Jiang Zhaohe, by Fan Zeng


Fan chose the historical figure Cai Wenji for his graduation project. He read a lot of historical documents, as well as Guo Moruo's historical drama Cai Wenji , so as to portray the figure accurately. He made three drafts in all before he finally presented Wenji returning to Han to Guo, who was so impressed by the work that he even wrote inscription (poems or comments by the artist, his friends, or later owners and admirers that have been written directly on the surface of the calligraphy or painting) for it.


Since 1962 Fan has worked at the National Museum of Chinese History compiling records of traditional Chinese clothing. The ten-year Cultural Revolution brought Fan both physical and mental torture, which stalled his artistic creativity for a long time.


Fan's artistic life revived with the creation of the "splashed ink" figure Zhong Kui in 1977. It was the spring festival at the Great Hall of the People and Fan was invited to draw Zhong Kui, the protector against evil spirits and demons, while being broadcasted live on TV. Afterward audiences all over the country remembered Zhong Kui and of course, Fan Zeng. Since then, Zhong Kui has become an important symbol of Fan's artistic creations.



Zhong Kui, by Fan Zeng


Traditional Chinese figure painting in the Ming and Qing Dynasties places an emphasis on fine brushwork with close attention to detail but Fan follows in the footsteps of the great painters of the Song Dynasty in his use of simple and vigorous brush strokes and dynamic delineation of form. He specializes in the "splashed ink" style of figure painting. The "splashed ink" style was first in painting landscape. Artists usually begin by "splashing" the ink washes used to define mountains, hills and other landscape elements, and then added the finer details (temples, boats, trees, and people) in darker ink with quick, highly calligraphic strokes, which requires the artist has an idea in the mind before starting painting.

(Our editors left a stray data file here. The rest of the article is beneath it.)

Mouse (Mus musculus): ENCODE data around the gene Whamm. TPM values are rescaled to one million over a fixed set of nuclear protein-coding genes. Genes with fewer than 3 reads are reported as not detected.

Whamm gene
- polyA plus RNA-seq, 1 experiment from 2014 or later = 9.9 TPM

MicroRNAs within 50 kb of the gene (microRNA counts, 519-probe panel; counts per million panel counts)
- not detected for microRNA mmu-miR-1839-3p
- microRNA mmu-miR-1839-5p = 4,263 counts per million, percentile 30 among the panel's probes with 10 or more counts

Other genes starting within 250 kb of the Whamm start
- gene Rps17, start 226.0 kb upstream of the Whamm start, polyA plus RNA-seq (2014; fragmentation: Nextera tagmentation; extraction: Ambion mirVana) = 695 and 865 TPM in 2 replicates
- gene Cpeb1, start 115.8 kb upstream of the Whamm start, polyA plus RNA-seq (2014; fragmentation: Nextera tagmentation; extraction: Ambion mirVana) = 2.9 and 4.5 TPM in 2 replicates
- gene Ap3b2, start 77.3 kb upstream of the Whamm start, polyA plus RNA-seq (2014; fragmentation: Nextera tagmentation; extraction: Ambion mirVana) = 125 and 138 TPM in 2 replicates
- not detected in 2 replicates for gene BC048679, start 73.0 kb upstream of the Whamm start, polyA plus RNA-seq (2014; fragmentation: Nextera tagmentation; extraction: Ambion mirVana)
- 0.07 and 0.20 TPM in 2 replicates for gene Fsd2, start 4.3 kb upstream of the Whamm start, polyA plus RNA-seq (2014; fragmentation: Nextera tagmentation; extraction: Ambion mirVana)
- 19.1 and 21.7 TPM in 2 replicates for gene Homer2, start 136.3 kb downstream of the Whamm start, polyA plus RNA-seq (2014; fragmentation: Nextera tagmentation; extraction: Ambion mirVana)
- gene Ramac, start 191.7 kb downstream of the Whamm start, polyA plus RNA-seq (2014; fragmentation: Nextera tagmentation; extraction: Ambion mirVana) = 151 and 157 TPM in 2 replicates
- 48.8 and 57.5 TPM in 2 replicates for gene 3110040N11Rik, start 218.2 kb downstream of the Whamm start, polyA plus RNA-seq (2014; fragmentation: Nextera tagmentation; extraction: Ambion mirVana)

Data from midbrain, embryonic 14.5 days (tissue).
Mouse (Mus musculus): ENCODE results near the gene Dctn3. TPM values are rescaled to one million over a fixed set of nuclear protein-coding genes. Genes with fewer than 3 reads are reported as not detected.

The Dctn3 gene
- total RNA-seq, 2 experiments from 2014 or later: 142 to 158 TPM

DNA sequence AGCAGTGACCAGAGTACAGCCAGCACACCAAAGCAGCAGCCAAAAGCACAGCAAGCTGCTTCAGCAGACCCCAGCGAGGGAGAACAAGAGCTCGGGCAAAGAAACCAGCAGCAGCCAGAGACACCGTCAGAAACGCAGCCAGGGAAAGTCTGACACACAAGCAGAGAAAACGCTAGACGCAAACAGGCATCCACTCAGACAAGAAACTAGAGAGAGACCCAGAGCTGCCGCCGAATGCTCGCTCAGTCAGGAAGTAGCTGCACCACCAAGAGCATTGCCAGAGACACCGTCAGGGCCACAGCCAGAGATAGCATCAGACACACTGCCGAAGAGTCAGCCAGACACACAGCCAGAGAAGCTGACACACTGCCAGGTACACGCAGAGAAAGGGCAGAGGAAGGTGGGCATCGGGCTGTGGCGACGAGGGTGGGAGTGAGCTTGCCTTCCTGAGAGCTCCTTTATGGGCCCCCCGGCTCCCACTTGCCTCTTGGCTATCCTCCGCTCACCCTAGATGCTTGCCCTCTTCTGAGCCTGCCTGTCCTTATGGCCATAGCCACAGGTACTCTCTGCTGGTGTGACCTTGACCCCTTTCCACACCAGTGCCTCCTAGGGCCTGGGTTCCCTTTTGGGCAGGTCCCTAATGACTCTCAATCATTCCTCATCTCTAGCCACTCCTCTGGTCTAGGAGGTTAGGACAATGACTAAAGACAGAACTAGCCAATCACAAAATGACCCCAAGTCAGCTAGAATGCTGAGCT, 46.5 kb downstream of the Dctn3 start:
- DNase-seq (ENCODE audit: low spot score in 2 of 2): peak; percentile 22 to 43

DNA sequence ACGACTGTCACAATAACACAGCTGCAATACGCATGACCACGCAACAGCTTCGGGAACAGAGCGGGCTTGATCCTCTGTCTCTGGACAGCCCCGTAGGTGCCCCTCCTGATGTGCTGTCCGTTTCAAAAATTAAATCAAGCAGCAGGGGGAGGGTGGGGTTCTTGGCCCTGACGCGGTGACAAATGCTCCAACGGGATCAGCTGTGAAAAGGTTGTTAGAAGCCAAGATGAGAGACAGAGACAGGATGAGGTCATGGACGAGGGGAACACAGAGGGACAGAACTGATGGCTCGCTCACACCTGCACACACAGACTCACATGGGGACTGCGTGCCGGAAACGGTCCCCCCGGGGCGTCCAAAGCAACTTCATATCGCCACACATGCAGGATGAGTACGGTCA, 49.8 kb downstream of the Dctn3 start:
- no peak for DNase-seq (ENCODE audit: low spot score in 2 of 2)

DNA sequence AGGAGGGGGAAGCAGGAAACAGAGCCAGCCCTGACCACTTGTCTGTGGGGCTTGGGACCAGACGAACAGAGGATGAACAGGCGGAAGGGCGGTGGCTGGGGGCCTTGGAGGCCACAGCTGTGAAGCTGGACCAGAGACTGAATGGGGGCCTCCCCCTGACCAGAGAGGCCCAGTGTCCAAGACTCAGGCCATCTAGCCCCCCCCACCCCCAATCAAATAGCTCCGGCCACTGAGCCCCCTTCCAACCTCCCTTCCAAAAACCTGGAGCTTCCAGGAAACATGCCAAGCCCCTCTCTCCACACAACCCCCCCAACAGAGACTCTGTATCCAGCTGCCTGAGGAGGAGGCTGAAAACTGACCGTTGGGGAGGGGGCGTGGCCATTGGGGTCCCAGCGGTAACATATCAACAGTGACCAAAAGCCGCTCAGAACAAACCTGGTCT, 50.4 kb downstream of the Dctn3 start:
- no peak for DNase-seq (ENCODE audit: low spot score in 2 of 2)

Fan fell into a severe illness in 1977, which nearly caused him to death. When facing threaten of death, he decided to do something really meaningful. With the encouragement of a good friend, he began to draw illustrations for Lu Xun's (who is known as the father of modern Chinese literature) novels. In order to spare his two hands for drawing, he asked the nurse to use the veins on his feet for injections and intravenous drips, a much more painful method. With two months' efforts, he not only successfully recovered from the illness, but also completed the project with 44 illustrations.



Illustration for Lu Xun's novel, by Fan Zeng


Fan traveled to Japan to hold an exhibition in 1979, and caused an immediate sensation. Sankei News, an influential newspaper in Japan even made a thorough introduction for ten contemporary Chinese painters as background information, including Wu Changshuo, Huang Binhong, Xu Beihong, Qi Baishi, Huang Zhou, Li Keran, Fu Baoshi, Pan Tianshou, Li Kuchan and Fan Zeng. The Fan Zeng Art Gallery was opened to the public in Japan in 1983 a rare case for foreign artists. The only other one to be so honored was the legendary Picasso!


Fan spent several years in France around Paris, during which he visited museums and places of interests in Europe. After returning to China in 1993, he has been working as professor at Nankai University and the dean of the Oriental Art Department.


(chinaculture April 7, 2006)